Entries listed under "service stations"
one of the oldest villages in western Maine, incorporated in 1796 from Sudbury Canada Plantation. Its name signifies the “House of God,” possibly inspired by its location among the Oxford Hills. The Middle Intervale Meetinghouse was built in 1816. West Bethel village is along a canoe trip route on the Androscoggin River. See photos. Continue reading
Uncharacteristic for most Maine towns, Exeter has neither a lake, pond or mountain of note. Maine combined Routes 11 and 43 zigs and zags in a generally east-west direction through the town. The economy is a mix between agriculture and work in the Bangor area service industries. Continue reading
Now a growing suburb of Bangor, it lies just west of the city on U.S. Route 2 and Maine Route 100. See photo. Hermon hosts the Northern Maine Junction rail yard in its southeast corner along U.S. Route 2. The property has been used for maintenance, refueling, and railcar classification since 1905. Continue reading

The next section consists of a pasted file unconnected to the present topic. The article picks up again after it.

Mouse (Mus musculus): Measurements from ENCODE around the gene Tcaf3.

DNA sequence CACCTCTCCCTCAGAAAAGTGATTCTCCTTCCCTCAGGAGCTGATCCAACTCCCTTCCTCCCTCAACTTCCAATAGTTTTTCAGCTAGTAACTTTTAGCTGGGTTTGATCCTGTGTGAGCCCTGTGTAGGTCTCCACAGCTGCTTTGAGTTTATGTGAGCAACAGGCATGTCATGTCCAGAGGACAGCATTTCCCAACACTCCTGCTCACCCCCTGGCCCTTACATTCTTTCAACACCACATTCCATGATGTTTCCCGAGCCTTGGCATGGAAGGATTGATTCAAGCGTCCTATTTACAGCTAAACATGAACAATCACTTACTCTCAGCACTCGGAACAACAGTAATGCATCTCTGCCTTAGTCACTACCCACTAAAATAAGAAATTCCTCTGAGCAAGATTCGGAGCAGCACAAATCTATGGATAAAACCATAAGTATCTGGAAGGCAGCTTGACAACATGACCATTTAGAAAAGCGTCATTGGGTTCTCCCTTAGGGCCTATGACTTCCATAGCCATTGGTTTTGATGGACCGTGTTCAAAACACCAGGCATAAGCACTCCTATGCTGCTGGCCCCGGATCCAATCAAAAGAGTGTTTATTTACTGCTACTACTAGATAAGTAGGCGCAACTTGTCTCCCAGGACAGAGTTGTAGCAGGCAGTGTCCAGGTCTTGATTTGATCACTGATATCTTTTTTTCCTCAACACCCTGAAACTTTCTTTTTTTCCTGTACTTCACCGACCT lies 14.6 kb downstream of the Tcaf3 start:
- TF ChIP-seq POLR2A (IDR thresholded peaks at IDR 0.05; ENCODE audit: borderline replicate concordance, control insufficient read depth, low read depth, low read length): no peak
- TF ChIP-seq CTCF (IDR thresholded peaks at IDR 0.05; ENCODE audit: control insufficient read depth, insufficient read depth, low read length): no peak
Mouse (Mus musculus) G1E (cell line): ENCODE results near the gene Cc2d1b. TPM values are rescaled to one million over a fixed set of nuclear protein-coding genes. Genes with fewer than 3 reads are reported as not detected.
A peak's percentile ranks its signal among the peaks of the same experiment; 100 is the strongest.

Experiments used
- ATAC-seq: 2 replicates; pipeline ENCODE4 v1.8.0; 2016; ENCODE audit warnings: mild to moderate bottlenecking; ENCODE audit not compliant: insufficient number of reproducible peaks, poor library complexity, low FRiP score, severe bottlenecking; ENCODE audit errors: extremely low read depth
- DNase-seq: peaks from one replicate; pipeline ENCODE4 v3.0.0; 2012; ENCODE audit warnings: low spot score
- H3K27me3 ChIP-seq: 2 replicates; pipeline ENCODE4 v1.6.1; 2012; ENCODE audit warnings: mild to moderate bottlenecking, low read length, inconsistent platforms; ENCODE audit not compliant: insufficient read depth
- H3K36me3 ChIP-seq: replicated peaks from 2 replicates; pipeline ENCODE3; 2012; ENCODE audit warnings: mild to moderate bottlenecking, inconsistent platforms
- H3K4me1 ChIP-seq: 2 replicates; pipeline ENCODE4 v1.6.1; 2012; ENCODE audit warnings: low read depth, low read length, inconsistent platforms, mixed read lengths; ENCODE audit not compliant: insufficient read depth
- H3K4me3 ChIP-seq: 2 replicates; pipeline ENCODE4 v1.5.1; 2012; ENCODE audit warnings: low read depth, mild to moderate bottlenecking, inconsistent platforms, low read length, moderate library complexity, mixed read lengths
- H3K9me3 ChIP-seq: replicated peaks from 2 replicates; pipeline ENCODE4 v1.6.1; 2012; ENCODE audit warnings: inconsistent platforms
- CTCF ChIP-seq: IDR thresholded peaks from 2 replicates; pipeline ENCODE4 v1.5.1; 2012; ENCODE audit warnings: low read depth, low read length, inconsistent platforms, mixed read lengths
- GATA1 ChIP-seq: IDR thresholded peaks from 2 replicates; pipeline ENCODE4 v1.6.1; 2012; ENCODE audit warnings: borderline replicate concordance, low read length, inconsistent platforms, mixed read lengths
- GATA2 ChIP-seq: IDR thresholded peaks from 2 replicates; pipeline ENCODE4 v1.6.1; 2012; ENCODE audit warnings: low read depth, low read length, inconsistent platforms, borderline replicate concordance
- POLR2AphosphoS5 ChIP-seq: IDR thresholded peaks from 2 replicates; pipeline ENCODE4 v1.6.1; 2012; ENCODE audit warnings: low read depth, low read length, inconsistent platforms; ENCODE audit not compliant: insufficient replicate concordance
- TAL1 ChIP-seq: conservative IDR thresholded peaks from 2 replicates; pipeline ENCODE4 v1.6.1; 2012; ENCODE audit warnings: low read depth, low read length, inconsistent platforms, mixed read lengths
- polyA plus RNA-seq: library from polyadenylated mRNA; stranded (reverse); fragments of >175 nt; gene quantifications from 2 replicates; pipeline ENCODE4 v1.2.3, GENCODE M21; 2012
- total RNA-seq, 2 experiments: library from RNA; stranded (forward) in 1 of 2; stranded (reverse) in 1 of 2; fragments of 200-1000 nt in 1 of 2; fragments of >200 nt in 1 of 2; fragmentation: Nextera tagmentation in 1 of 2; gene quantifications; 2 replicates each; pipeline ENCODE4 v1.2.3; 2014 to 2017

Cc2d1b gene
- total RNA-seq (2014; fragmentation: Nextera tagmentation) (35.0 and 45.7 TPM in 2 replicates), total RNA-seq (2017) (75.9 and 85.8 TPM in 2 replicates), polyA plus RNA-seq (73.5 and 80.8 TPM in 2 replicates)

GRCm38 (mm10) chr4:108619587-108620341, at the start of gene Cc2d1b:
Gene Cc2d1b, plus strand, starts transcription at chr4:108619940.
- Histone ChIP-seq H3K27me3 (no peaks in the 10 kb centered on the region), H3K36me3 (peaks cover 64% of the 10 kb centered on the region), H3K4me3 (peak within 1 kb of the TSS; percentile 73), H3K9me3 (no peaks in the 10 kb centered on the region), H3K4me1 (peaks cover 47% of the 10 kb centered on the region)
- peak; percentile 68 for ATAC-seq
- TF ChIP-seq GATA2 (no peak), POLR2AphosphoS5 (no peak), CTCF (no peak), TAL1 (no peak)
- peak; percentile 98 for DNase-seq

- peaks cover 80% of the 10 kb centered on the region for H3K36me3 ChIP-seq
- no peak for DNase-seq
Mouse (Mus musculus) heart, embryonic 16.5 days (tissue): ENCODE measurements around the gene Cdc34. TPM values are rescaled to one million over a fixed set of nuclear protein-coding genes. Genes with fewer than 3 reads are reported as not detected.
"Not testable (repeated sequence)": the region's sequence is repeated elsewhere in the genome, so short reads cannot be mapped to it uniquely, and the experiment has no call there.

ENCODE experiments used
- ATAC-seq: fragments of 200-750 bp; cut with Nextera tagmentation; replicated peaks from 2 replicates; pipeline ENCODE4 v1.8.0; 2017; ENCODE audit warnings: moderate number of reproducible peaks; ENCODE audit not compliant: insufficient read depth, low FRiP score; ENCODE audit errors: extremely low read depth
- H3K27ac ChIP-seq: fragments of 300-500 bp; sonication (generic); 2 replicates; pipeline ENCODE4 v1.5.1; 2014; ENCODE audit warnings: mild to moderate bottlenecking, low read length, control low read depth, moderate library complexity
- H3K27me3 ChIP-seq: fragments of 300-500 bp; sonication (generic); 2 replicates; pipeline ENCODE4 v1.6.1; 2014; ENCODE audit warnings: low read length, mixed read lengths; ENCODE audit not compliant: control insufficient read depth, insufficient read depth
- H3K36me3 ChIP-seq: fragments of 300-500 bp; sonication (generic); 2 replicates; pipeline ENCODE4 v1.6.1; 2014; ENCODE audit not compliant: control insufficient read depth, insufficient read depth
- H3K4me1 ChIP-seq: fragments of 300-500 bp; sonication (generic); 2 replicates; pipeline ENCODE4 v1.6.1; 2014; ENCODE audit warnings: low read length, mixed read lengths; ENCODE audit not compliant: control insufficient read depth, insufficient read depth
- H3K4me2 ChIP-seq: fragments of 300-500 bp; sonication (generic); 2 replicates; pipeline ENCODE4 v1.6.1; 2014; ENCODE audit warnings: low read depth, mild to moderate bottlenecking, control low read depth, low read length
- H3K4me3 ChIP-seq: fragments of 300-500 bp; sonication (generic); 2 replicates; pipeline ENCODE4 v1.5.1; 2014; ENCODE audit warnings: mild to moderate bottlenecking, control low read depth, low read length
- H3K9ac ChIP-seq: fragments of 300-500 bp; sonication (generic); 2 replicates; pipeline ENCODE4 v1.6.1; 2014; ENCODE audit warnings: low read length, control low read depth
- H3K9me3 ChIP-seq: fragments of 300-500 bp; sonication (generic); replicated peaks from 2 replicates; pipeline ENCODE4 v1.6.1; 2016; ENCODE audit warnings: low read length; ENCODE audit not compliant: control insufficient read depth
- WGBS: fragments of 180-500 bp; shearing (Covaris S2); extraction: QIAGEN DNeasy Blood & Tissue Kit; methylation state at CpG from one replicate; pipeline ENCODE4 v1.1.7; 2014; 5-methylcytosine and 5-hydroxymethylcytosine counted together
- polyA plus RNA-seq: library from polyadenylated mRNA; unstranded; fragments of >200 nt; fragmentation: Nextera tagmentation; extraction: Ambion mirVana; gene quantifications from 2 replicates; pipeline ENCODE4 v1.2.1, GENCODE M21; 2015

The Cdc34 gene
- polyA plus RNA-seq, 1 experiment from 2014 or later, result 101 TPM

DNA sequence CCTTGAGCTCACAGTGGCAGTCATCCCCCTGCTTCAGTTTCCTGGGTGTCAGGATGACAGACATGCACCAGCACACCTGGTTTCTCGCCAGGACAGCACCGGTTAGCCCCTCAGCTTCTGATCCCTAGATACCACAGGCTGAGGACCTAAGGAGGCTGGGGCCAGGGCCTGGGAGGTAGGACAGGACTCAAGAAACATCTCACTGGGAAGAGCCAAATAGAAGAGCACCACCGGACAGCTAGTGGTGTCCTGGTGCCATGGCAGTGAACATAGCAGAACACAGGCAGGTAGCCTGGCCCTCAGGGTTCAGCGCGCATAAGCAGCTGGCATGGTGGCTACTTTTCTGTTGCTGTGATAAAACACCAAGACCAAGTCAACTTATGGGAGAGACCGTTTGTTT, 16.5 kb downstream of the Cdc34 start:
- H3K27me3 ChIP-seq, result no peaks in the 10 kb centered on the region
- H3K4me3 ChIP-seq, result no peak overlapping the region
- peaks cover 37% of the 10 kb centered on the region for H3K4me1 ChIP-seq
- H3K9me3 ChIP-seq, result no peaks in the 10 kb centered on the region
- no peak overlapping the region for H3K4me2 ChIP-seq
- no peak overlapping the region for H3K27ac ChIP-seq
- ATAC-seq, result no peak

is home to Unity College, a small liberal arts institution in a rural setting where the Common Ground Country Fair is held each fall. See photos. The main village is at the south end of the 2,528-acre Unity Pond, also known as Lake Winnecook. Continue reading
Year Population 1970 70 1980 130 1990 119 2000 105 2010 101 Geographic Data N. Latitude 45:23:00 W. Latitude 67:38:00 Maine House District 141 Maine Senate District 6 Congress District 2 Area sq. mi. (total) 43.2 Area sq. mi. (land) … Continue reading
Windsor’s village center clusters around the town office, the fire station, the Post Office, and Hussey’s General Store at the intersection of Maine Routes 32 and 105. The Windsor Fair attracts crowds each fall to this once agricultural, but increasingly residential, community east of Augusta. Continue reading